14 July 2009

Color Intensity Study

Color intensity is important for conveying changes in the quality and location of light sources in a composition and in atmospheric perspective. Here's a good exercise for learning about color intensity from the introductory painting class I just finished with Lucas Graciano. We were given a landscape photo and told to paint it as a high, medium, and low intensity image without changing value. There are 2 ways to do this. First, mix the appropriate color, then add either the complementary color of the same value or a neutral gray of the same value. I opted for the neutral gray approach, using a set of 4 grays of increasing value that I pre-mixed from ivory black, titanium white and small amounts of raw umber (to balance the coolness of the ivory black).

The top left image above is the original photo. Next are the high (top-r), mid (bottom-l), and low (bottom-r) intensity paintings. I wasn't trying to render, just get a decent read of the big shapes. In hindsight, the low intensity image should probably be less colorful. I followed Richard Schmids' method, described in Alla Prima. He mixes the paint for each brushstroke based on the color, value, and intensity of the adjacent shapes. Once applied, if the stroke/shape is not correct he removes it immediately. His advice: Never leave a mistake on the canvas.

You can learn a lot from this type of study about intensity, and also about color mixing in general. Time well spent if you're just starting out. So, how did I do on maintaining the values? See the grayscale conversions of my paintings below. Not too bad, could be better. I'll work on it.

In his blog, All The Strange Hours, David Rourke posted a useful article on color and color mixing, with a great section on intensity, which he calls chroma (about half-way through the post). His blog is worth visiting, lots of good posts.


  1. very nice blog, Candace. You are doing some great work. I only wish the atelier's were around when I was trying to learn.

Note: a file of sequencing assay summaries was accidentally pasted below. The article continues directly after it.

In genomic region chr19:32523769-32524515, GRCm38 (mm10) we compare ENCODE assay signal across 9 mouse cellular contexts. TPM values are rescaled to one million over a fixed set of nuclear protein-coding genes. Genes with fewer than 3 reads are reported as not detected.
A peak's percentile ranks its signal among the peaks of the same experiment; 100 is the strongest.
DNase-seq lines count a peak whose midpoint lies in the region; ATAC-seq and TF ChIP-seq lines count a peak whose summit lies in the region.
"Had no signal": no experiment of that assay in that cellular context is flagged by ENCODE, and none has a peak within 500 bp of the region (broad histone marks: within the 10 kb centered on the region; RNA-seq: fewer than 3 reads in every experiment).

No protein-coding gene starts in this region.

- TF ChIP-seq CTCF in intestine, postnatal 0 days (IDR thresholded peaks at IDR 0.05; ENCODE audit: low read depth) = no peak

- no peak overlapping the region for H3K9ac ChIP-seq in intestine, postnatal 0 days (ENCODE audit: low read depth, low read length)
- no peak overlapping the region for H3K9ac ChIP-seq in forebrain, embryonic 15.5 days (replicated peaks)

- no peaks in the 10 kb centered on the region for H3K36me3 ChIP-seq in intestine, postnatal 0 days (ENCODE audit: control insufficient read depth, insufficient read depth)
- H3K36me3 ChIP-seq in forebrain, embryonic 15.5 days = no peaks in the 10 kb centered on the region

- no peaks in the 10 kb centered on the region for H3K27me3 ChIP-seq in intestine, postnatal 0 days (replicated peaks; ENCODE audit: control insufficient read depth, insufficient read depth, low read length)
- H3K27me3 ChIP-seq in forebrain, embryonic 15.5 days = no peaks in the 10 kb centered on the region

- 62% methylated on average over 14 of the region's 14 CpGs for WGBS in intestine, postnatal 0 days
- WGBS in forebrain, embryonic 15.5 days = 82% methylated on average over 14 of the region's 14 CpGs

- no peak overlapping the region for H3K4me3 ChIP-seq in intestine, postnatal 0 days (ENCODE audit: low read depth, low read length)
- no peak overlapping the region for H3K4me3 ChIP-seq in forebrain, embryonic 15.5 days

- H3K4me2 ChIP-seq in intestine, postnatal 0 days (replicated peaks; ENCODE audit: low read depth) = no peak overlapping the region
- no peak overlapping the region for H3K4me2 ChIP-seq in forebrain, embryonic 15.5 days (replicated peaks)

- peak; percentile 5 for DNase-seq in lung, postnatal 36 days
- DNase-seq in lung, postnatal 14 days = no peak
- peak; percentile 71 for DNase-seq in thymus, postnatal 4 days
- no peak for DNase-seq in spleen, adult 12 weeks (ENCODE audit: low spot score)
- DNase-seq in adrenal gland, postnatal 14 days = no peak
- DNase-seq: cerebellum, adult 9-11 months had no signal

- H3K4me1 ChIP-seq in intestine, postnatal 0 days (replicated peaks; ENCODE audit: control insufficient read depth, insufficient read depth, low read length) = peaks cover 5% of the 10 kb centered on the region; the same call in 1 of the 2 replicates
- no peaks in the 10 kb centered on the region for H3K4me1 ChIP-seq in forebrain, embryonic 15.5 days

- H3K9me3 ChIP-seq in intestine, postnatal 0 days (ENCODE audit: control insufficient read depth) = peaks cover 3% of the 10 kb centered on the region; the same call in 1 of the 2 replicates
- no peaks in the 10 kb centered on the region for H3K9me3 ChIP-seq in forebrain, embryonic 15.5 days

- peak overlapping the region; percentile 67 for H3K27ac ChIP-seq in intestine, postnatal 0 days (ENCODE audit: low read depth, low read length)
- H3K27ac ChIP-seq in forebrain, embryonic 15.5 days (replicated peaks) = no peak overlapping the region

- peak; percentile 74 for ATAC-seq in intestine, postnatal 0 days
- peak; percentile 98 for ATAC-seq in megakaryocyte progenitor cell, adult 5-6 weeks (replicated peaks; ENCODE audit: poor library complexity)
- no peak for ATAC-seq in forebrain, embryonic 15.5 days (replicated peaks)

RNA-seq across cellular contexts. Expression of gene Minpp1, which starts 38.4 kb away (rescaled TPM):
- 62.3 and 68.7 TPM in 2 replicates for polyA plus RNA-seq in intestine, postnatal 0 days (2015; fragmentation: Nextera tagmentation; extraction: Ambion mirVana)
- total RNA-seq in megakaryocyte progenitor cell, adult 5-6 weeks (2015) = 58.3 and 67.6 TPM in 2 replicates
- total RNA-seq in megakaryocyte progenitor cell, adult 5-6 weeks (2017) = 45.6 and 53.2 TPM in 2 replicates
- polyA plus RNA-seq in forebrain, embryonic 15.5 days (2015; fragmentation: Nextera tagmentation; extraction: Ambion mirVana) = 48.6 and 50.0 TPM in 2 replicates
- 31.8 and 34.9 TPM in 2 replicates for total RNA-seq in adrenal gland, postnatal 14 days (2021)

God bless and keep it up.

  2. Gary, It is unfortunate that atelier-type schools are so few and far between, it's a great experience. They really immerse the student in the technical skills needed to become a realist artist. But then plenty of wonderful artists exist in this world despite their rarity. Thanks for your comment and your visit. Regards.

  3. Anonymous16 July, 2009

    Boy, I need to come around more often. You are really moving along, Candace. Won't be long before I can say "I remember when she was a student". I'll echo Gary's comments about the atelier experience. You are very fortunate indeed to have this experience.
    All the best.

  4. hi Candace ! it is always great to come back to see your work !!!!

  5. Ralph, Your assessment is way too kind. TY. Regarding the atelier experience, classes just started and I've met 2 students who moved here from Canada for the term. It makes me appreciate even more that short 20 minute drive I make to get here. Not taken for granted. Best regards.

  6. This is a great exercise.
    I love what you're doing here and you have lots of great links!

  7. Thanks, Mary. Much appreciated. Always nice to know someone is clicking through. Best.